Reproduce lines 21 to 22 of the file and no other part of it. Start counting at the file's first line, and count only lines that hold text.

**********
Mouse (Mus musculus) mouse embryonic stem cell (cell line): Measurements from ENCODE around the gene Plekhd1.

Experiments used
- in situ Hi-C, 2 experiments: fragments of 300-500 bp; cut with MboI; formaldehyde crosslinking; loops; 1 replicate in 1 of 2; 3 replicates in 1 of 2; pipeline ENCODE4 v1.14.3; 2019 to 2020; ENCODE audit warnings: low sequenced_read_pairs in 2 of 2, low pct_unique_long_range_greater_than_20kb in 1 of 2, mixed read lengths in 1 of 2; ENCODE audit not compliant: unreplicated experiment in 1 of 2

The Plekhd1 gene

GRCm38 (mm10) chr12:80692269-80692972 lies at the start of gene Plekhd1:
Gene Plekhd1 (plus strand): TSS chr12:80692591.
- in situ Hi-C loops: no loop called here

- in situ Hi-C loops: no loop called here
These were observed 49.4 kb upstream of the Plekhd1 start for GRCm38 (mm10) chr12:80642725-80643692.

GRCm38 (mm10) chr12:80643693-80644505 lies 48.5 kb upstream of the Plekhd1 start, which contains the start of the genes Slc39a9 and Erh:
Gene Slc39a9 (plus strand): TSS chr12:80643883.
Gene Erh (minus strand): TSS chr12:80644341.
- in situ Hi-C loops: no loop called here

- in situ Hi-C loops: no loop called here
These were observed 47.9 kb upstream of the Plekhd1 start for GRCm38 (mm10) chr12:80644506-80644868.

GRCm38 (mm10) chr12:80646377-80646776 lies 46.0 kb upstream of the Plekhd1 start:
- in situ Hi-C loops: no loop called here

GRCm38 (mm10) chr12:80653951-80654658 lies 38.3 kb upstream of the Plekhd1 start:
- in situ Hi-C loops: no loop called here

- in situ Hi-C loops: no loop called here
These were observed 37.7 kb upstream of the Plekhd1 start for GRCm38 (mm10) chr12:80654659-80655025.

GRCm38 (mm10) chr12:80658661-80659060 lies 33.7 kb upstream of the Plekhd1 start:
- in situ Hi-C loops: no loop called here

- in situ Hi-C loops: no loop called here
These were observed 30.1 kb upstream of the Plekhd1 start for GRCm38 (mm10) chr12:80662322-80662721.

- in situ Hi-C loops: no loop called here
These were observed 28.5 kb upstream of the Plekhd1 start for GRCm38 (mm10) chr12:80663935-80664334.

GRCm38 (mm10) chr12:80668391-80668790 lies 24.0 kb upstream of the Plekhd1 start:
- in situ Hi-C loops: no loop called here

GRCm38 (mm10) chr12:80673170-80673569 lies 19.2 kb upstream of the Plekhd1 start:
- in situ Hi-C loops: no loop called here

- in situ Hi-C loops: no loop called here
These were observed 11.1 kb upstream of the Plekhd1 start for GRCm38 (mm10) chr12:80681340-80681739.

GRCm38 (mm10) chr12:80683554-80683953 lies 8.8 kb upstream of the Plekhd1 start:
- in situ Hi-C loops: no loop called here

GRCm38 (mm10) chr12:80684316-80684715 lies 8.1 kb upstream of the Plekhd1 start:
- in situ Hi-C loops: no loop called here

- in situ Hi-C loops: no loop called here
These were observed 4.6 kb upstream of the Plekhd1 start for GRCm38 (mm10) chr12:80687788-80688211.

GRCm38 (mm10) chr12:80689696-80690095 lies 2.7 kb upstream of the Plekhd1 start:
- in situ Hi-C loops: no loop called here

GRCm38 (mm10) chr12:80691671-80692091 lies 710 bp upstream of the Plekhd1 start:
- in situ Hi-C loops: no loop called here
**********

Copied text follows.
These were observed 37.7 kb upstream of the Plekhd1 start for GRCm38 (mm10) chr12:80654659-80655025.

GRCm38 (mm10) chr12:80658661-80659060 lies 33.7 kb upstream of the Plekhd1 start: